Synopsis: In Night Book an online interpreter is tricked into reading an ancient book that summons a demon into her home.
This game is a narrative-driven story in which you decide the fate that befalls the main character. You control the actions of Loralyn who works the night shift as an interpreter. Loralyn is heavily pregnant and working hard to keep her family together. But when she is tricked into translating a passage from an ancient text. Her mentally ill father starts acting out and all hell breaks loose as an ancient demon is released.
Released by Wales Interactive. Night Book is very much an FMV narrative-driven game, which doesn’t really require too much from the user. In short, you basically watch the movie and at certain points in the narrative, you are asked to choose between two options. Of course, whatever you choose has an effect on where the story goes.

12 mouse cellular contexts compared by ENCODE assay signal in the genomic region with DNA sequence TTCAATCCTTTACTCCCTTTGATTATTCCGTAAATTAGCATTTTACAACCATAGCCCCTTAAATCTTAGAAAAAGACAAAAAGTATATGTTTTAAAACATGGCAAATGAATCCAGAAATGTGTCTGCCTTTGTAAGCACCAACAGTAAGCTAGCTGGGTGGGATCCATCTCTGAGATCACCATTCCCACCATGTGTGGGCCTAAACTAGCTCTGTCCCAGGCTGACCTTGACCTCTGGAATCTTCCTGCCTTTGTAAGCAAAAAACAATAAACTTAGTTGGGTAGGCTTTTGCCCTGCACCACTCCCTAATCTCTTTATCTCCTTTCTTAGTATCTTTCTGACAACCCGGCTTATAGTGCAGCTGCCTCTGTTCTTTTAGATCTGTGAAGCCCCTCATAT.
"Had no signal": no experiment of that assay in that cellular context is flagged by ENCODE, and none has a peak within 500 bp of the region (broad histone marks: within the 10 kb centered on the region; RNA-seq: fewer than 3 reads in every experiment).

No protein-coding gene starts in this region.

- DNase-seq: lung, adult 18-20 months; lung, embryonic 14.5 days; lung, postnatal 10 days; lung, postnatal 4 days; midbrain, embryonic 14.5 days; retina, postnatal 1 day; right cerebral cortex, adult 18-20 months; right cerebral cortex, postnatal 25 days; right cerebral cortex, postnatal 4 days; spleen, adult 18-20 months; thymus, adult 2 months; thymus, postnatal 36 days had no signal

The options can be as straightforward as telling the truth to your father or lying to him. So, depending on where you are at in the game. Whatever you choose can have a small or big effect on where the action goes. While you are somewhat passive as the person watching. This doesn’t mean that you are not invested in the action. I found myself getting quite involved to the point of shouting at the TV. In fact, I may play through again to see the different endings.
The actors do some solid work here. Colin Salmon is remarkably cool and a little shady as the dealer that is selling the book. While Mark Wingett steals the show somewhat as Loralyn’s mentally ill father who plays a quite prominent role in the overall narrative.
Overall. The actors do a brilliant job of selling the story. Julie Dray is particularly good as Loralyn and does a great job of conveying the terror of her situation. This is particularly impressive given that the entire film was shot during the lockdown.
Night Book delivers a satisfying horror narrative that will keep you on the edge of your seat throughout. I particularly enjoyed the fact that the story has a bit of an environmental spin to it. You become surprisingly invested in the story despite you not really needing to do more than click between a few choices throughout the game. And it is surprising how little or big a difference these choices make.
As far as repeat plays go. I think that once you have seen the 5 different endings. You’ll probably not revisit the game all that often. So it does have its limitations.
- Visual Effects9.5
- Sound Effects9.8